Fan CommentsFrom a submission request for Robin of Sherwood: The Early Years (1992):
The subjects of this zine is the formative years of the Outlaw band, Robin of Loxley, Marion, the Merries, Heme, de RainauIt, and Gisburn. This would include stories similar to the episode format, or stories of one or mere of the characters fantasizing, remembering, or day dreaming. This is a Adult 'zine, and stories may be violent and/or be very sensual. Please try to be lyrical if describing sexual encounters - No same-sex stories, please, though the Sheriff may be free to dream/fantasize to his heart's content, as long as it is not graphic.
Many comments regarding slash in letterzines were along the lines that slash was boring, disrespectful, stupid, and basically badly written soft porn. A few fans commented that it was a matter of reality in other fandoms, but thankfully not Robin of Sherwood. A few fans spoke up, saying it was fine for other people, just not themselves and that if you didn't like it, don't read it. In 1993, a fan wrote:
Another fan wrote in 1993:The only true no-no in our fandom is slash (this comes from Kip himself), otherwise you are free to wander wherever the muse leads you. 
You may or may not be aware that Richard Carpenter has requested that fan writers not create homosexual situations using characters who are heterosexual in the TV stories. I feel that we are fortunate to have the series creator so actively involved in the fandom, and don't think it's unreasonable to honor this one request he's made. He also mentioned that homosexual relationships involving characters such as the sheriff, Philip Mark, Tom and Dickon - or your own original gay and lesbian characters - are fine by him. 
: Your comment on genres sounds precariously like a vote for censorship. And the comment on slash seems gratuitous, as I know of only two slash stories, one of which was written for another fandom. In this fandom, I think we respect Mr. Carpenter's wish for no slash, but I also think that Philip Mark is presented as gay, so slash does exist in the ROS universe. As for the men and women who like slash, again: if you don't, don't read it. Many fans loathe it, many love it. Most of both sides are nice people, and can't each be allowed to write or to read what they choose? I think it's fine if you personally find slash revolting, but I also think it's fine if adult people want to read it. Again, if you don't like it, don't read it. 
From a peripheral Robin of Sherwood fan in 1993:
Reading these [Robin of Sherwood] zines also serves as recreational blood-pressure-raising, when I come across submission guidelines like:
Do I really need to detail to the Bedfellows just how offensive, insulting, and homophobic that is? [H], the fan I met, is much more of an actor fan than anyone I've talked with recently — hanging out with slash fans tends to limit the amount of chat that 1 get exposed to — and it's remarkable watching her talk about meeting the creators, and seeing the level to which she assumes that the creators will be involved with the fandom. I haven't seen its like since my early days in B7 fandom. My feeling these days is that the fandom is none of the creators' business. But judging by the adulatory tone of the Longbow guidelines, and from scanning an issue of the letterzine [H] runs, [H's] attitude is common in the fandom. This probably goes a long way toward explaining why there is so little RoS slash; when Kip Carpenter says don't do it, they obey. Why are RoS fans more obeisant than B7 fans were? (To the extent that Forbidden Forest, an adult RoS zine, opens with a dedication to Carpenter, "who told us at Son of Herne's Con: 'If you're going to do a dirty 'zine, don't mess about...do it all the way!'" and with the epigraph "Nothing's forbidden...nothing is ever forbidden"...and still 100% straight.)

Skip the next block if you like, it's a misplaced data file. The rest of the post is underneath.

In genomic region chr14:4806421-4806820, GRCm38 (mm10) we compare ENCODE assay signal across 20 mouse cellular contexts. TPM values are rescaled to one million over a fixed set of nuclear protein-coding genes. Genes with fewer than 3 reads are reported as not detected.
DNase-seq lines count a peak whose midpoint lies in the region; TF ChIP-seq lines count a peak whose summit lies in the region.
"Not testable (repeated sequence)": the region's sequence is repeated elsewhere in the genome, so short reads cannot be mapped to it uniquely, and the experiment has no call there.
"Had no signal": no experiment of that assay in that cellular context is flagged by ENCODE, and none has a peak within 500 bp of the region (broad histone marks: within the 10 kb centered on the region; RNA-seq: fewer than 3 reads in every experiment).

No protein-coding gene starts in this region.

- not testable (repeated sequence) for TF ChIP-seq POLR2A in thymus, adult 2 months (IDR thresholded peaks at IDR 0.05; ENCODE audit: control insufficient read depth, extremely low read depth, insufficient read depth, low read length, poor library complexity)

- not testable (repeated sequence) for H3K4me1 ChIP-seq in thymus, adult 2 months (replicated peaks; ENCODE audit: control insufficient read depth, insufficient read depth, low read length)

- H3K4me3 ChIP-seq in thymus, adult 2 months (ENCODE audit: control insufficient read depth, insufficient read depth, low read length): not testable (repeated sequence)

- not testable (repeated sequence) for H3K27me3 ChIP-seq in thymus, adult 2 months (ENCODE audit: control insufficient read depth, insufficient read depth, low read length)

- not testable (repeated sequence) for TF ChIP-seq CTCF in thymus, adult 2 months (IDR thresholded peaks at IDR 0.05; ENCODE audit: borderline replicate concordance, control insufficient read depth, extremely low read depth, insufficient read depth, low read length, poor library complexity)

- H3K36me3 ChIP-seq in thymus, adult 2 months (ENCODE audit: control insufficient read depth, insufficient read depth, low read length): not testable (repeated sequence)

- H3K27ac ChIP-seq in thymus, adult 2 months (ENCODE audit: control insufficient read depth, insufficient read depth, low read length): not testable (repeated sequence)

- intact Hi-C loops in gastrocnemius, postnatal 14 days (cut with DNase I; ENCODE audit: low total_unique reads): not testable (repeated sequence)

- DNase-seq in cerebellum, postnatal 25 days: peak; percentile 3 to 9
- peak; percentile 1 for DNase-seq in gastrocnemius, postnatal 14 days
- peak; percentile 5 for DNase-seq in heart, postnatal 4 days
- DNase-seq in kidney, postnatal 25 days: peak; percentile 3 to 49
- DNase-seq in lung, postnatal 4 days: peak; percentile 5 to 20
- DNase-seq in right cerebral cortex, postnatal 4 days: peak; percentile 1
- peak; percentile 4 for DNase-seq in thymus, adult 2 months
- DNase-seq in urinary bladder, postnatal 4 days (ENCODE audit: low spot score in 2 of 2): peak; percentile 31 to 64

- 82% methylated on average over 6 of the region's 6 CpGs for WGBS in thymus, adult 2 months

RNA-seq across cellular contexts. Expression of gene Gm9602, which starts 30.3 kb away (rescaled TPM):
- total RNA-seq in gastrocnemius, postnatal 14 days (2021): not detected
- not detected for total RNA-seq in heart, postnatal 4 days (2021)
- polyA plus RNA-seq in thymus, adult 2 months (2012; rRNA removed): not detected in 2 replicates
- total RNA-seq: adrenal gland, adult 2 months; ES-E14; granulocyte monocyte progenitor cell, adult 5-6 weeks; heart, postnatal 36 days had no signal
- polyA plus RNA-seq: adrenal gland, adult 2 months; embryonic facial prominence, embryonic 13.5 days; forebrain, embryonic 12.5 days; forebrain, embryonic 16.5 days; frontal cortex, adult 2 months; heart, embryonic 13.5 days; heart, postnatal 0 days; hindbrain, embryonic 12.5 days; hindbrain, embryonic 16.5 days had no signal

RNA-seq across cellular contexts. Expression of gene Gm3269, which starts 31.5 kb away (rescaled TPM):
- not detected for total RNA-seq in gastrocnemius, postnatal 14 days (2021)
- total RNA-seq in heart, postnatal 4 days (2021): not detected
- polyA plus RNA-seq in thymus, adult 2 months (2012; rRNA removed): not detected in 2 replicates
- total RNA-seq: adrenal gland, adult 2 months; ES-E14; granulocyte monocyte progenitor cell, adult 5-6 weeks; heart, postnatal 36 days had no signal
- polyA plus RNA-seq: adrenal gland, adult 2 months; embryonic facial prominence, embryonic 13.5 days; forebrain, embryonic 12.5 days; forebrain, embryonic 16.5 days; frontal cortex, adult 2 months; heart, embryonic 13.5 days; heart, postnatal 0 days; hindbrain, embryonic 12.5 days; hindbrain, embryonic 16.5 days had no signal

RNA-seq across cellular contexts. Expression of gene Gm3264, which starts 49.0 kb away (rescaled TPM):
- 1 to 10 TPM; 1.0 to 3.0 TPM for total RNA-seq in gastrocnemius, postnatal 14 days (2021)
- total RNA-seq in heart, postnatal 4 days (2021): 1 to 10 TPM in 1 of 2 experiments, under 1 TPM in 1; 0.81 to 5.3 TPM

- While encouraging a wide range of ideas and story lines, we strive, above all, to create a quality publication in keeping with the characters and situations already so ably developed and realized by Richard Carpenter, Anthony Horowitz, Paul Knight, and the cast. Altering characters beyond established format, and material exceeding the bounds of decency, will NOT be accepted. This is not meant to discourage the development of intimate situations as long as they are heterosexual in content and tastefully executed. [Quoted from Longbow 5, Celtic Heart Press]
In 1993, another fan expressed her displeasure in these statements, calling it out-and-out homophobia:
From a fan in 1993:
Instead of simply stating that this zine did not accept slash, it spent a paragraph explaining that it would not except stories that veered from the presented T.V. cannon by containing explicit homosexual interactions between the characters, or other morally repugnant and immature characterizations. This is not the exact wording, but damn close. It not only slammed slash as immoral and immature, but implied that homosexuality was as well. Needless to say, the statement really pissed me off.My take on anti-slash sentiment is that it's basically homophobic. If one were to write a sexually explicit story about say, Avon and Cally, or Susan and Doyle, would anti-slashers claim non-cannon and disapprove? I doubt it. And yet both of those het. pairs are no more "accurate" to the show's presentation of the characters than are Avon/Blake and Bodie/Doyle. 
I don't find anything to like about RoS, so I don't have to torment myself about my perverted lust, since in this context at least it doesn't exist. However, my response to the dude's demand is this: "Excuse me? What exactly gives you the right to tell me what I can and cannot fantasize about? Believe me, buddy boy, it has nothing to do with you--I just like men with long hair and tights." As for the self-righteous, censorious sycophants who spout off at people who do write or read RoS slash, they can decide what *they* will read, but they will bloody well not decide -- or even comment on, unless they want a swift kick--what *I* can read. 
- from an LoC by Richard Carpenter (Ayot St. Peter, Eng.) in "Albion" #4
- from Cousins #3
- printed in Freedom City Gazette #4
- see Herne's Stepchildren (November 1989-June 1992) for some of these comments
- from the letterzine, Cousins #6
- from the letterzine, Cousins #8
- from Herne's Stepchildren #4 (1990)
- from Herne's Stepchildren #4
- from a fan in Strange Bedfellows #2 (August 1993)
- from a fan in Strange Bedfellows #2 (August 1993)
- quoted anonymously on Virgule-L, October 31, 1993